Here is a low-level, very detailed description of the implementation of
the autovacuum ideas we have so far.

launcher's dealing with databases

We'll add a new member "nexttime" to the autovac_dbase struct, which
will be the time_t of the next time a worker needs to process that DB.
Initially, those times will be 0 for all databases.  The launcher will
keep that list in memory, and on each iteration it will fetch the entry
that has the earliest time, and sleep until that time.  When it awakens,
it will start a worker on that database and set the nexttime to

The list will be a Dllist so that it's easy to keep it sorted by
increasing time and picking the head of the list each time, and then
putting that node as a new tail.

Every so often seconds, the launcher will call autovac_get_database_list
and compare that list with the list it has on memory.  If a new database
is in the list, it will assign a nexttime between the current instant
and the time of the head of the Dllist.  Then it'll put it as the new
head.  The new database will thus be put as the next database to be

When a node with nexttime=0 is found, the amount of time to sleep will
be determined as Min(naptime/num_elements, 1), so that initially
databases will be distributed roughly evenly in the naptime interval.

When a nexttime in the past is detected, the launcher will start a
worker either right away or as soon as possible (read below).

launcher and worker interactions

The launcher PID will be in shared memory, so that workers can signal
it.  We will also keep worker information in shared memory as an array
of WorkerInfo structs:

typedef struct
        Oid                     wi_dboid;
        Oid                     wi_tableoid;
        int                     wi_workerpid;
        bool            wi_finished;
} WorkerInfo;

We will use SIGUSR1 to communicate between workers and launcher.  When
the launcher wants to start a worker, it sets the "dboid" field and
signals the postmaster.  Then goes back to sleep.  When a worker has
started up and is about to start vacuuming, it will store its PID in
workerpid, and then send a SIGUSR1 to the launcher.  If the schedule
says that there's no need to run a new worker, the launcher will go back
to sleeping.

We cannot call SendPostmasterSignal a second time just after calling it;
the second call would be lost.  So it is important that the launcher
does not try to start a worker until there's no worker starting.  So if
the launcher wakes up for any reason and detects that there is a
WorkerInfo entry with valid dboid but workerpid is zero, it will go back
to sleep.  Since the starting worker will send a signal as soon as it
finishes starting up, the launcher will wake up, detect this condition
and then it can start a second worker.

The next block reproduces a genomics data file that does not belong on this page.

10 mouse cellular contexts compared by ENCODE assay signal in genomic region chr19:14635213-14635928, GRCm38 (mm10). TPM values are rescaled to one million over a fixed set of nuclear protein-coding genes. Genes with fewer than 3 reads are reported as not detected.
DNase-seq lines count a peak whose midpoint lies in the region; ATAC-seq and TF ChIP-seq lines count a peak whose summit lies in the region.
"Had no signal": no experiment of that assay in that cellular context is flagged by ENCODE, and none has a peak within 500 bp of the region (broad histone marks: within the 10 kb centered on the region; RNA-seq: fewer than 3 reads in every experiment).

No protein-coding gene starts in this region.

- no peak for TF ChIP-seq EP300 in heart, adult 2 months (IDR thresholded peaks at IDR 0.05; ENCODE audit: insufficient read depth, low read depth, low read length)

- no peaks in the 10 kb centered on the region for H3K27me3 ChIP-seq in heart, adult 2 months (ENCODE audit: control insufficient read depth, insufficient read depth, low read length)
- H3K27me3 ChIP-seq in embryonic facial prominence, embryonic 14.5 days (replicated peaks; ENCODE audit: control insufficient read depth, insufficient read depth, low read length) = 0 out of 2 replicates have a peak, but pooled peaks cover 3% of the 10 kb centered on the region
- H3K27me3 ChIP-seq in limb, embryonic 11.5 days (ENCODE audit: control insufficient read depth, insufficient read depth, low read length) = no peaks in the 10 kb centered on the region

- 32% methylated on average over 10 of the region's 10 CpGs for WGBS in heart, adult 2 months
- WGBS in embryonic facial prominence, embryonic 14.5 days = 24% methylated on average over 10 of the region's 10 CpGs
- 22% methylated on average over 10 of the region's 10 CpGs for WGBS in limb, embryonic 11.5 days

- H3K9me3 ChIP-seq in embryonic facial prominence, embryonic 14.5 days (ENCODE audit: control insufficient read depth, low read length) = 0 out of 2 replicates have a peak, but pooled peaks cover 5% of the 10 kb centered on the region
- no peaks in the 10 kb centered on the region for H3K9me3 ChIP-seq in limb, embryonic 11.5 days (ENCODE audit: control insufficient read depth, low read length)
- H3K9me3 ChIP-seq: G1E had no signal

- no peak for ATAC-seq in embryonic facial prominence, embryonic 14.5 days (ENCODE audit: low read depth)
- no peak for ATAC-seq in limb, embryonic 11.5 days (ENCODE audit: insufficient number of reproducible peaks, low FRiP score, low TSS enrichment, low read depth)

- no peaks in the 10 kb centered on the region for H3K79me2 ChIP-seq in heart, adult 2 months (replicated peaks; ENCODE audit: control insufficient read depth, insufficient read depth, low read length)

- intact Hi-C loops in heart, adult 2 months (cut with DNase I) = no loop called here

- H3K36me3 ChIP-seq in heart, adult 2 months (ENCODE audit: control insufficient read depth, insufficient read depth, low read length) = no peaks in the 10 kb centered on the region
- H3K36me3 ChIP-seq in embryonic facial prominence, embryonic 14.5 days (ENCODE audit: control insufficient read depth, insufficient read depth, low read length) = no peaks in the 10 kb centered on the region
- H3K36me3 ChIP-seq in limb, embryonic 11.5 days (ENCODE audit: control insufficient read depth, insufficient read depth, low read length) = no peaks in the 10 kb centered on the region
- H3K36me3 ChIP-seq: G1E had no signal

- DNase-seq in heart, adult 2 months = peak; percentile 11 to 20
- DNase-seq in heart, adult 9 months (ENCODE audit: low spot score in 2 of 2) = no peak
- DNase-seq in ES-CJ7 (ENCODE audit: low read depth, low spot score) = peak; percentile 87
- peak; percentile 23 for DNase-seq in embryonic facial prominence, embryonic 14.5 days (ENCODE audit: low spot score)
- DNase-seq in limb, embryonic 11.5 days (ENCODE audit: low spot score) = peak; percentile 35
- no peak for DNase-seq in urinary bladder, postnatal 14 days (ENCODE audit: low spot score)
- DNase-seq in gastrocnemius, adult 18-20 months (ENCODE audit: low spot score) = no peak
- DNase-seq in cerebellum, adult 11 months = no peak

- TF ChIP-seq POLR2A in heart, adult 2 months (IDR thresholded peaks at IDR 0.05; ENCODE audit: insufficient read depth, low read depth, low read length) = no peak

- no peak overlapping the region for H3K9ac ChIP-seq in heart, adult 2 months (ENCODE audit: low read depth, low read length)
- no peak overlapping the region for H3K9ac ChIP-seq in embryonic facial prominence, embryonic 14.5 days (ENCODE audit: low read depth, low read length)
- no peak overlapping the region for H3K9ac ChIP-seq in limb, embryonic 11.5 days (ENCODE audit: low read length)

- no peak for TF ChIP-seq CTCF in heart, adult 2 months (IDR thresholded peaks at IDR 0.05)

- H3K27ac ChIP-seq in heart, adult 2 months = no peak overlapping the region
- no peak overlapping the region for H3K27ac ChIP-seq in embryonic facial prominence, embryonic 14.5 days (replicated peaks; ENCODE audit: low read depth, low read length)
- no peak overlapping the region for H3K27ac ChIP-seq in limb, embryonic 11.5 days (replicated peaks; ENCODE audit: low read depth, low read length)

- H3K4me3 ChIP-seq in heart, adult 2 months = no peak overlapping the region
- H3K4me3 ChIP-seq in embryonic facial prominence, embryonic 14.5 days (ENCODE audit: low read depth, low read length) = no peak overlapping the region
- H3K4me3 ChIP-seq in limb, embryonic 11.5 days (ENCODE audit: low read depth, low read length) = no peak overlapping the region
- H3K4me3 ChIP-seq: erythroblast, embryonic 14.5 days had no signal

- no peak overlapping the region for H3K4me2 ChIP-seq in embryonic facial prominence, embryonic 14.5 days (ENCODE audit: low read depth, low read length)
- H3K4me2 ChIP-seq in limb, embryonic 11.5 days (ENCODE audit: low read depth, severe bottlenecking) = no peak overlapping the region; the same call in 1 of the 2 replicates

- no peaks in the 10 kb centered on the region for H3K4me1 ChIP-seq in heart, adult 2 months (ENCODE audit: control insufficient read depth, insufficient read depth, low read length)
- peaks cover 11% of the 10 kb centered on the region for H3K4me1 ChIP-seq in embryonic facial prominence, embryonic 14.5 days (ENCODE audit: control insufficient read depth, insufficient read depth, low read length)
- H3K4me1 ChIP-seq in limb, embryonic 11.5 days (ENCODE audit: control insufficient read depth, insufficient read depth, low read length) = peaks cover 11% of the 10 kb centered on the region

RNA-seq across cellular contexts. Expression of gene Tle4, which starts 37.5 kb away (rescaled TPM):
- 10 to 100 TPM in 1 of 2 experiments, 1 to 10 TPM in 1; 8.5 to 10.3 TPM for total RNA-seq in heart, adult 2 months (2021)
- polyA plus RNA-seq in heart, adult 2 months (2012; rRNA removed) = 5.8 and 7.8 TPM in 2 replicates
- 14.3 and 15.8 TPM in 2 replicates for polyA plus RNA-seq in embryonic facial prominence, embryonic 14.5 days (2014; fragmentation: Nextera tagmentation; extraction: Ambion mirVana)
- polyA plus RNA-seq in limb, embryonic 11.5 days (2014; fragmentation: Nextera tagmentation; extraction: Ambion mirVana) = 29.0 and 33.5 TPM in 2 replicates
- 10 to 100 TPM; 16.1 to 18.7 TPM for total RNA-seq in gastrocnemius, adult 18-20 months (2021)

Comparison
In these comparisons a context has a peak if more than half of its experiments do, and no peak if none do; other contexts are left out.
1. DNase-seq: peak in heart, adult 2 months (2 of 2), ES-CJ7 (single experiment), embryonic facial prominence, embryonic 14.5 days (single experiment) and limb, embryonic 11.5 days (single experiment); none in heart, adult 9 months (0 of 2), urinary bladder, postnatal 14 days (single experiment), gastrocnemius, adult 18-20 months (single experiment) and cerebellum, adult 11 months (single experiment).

Also, the launcher cannot start new workers when there are
autovacuum_max_workers already running.  So if there are that many when
it wakes up, it cannot do anything else but go back to sleep again.
When one of those workers finishes, it will wake the launcher by setting
the finished flag on its WorkerInfo, and sending SIGUSR1 to the
launcher.  The launcher then wakes up, resets the WorkerInfo struct, and
can start another worker if needed.

There is an additional problem if, for some reason, a worker starts and
is not able to finish its task correctly.  It will not be able to set
its finished flag, so the launcher will believe that it's still starting
up.  To prevent this problem, we check the PGPROCs of worker processes,
and clean them up if we find they are not actually running (or the PIDs
correspond to processes that are not autovacuum workers).  We only do it
if all WorkerInfo structures are in use, thus frequently enough so that
this problem doesn't cause any starvation, but seldom enough so that
it's not a performance hit.

worker to-do list

When each worker starts, it determines which tables to process in the
usual fashion: get pg_autovacuum and pgstat data and compute the

The worker then takes a "snapshot" of what's currently going on in the
database, by storing worker PIDs, the corresponding table OID that's
being currently worked, and the to-do list for each worker.

It removes from its to-do list the tables being processed.  Finally, it
writes the list to disk.

The table list will be written to a file in
The file will consist of table OIDs, in the order in which they are
going to be vacuumed.

At this point, vacuuming can begin.

Before processing each table, it scans the WorkerInfos to see if there's
a new worker, in which case it reads its to-do list to memory.

Then it again fetches the tables being processed by other workers in the
same database, and for each other worker, removes from its own in-memory
to-do all those tables mentioned in the other lists that appear earlier
than the current table being processed (inclusive).  Then it picks the
next non-removed table in the list.  All of this must be done with the
Autovacuum LWLock grabbed in exclusive mode, so that no other worker can
pick the same table (no IO takes places here, because the whole lists
were saved in memory at the start.)

other things to consider

This proposal doesn't deal with the hot tables stuff at all, but that is
very easy to bolt on later: just change the first phase, where the
initial to-do list is determined, to exclude "cold" tables.  That way,
the vacuuming will be fast.  Determining what is a cold table is still
an exercise to the reader ...

It may be interesting to avoid vacuuming at all when there's a
long-running transaction in progress.  That way we avoid wasting I/O for
nothing, for example when there's a pg_dump running.

Alvaro Herrera                      
PostgreSQL Replication, Consulting, Custom Development, 24x7 support

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